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Troubleshooting Oracle Provisioning - Check Oracle notifications or debug hook (KBA1067)



While the provisioning job to create the virtual database (VDB) is running, click the Actions link in the upper-right corner of the main Delphix administrative console to view the list of running jobs.  Click on the entry for the provisioning job to expand and see the detailed steps within the running job...

Which step seems to be taking the longest amount of time?

If the description of the action step says "executing user-specified hook", then please diagnose the operation of the shell-script within the hook.  Please start with the documentation online here, and try debugging the shell-script outside of Delphix first to verify that it is operating correctly before embedding it within the hook.  If you are running a hook in an Oracle RAC environment, please be sure to understand how hooks operate in that environment.  When testing outside of Delphix, please be sure to emulate the environment within the hook by setting the proper UNIX/Linux environment variables correctly.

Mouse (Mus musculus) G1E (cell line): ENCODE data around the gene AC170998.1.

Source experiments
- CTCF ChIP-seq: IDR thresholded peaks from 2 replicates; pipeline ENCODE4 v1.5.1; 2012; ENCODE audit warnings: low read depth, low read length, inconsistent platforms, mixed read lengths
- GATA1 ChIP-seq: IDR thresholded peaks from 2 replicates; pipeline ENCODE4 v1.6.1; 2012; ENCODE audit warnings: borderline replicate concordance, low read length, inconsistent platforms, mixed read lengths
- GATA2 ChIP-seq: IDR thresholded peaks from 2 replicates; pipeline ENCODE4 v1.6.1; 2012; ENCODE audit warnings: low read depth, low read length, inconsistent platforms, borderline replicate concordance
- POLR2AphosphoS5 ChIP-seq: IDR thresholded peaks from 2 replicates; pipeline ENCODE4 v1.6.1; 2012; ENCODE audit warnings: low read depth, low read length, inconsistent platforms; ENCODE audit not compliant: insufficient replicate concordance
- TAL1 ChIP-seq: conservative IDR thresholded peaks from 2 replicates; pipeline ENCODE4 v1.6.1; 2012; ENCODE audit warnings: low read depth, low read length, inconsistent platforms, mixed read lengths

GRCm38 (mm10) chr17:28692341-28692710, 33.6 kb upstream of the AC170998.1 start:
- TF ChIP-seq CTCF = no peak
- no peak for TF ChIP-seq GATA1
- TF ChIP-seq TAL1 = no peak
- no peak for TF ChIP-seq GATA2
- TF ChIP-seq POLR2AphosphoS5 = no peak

If the description of the action step mentions "Oracle", such as "recovering Oracle database" or "opening Oracle database", then more detailed information for understanding what is happening can be obtained by checking the Oracle database "alert.log" file.  Most often, this file exists under the "$ORACLE_BASE/diag" directory tree for the VDB on the target database host/server, and is named "alert_${ORACLE_SID}.log", as shown below...

$ echo $ORACLE_SID
$ find ${ORACLE_BASE} -name "alert_${ORACLE_SID}.log" -print

The UNIX/Linux "tail -f" command will show the most recent actions performed within the Oracle database.

If the Oracle database appears "hung" because new line entries are not appearing in the "alert.log" file, then please work with your Oracle database administrator or UNIX/Linux systems administrator to diagnose the cause of the hang.

Very often, displaying the tail of the "alert.log" file may show that the database instance for the VDB is processing a large number of redo logs during a roll-forward operation.  If that is the case, then the next steps in the workflow may help you understand why, and what can be done about it.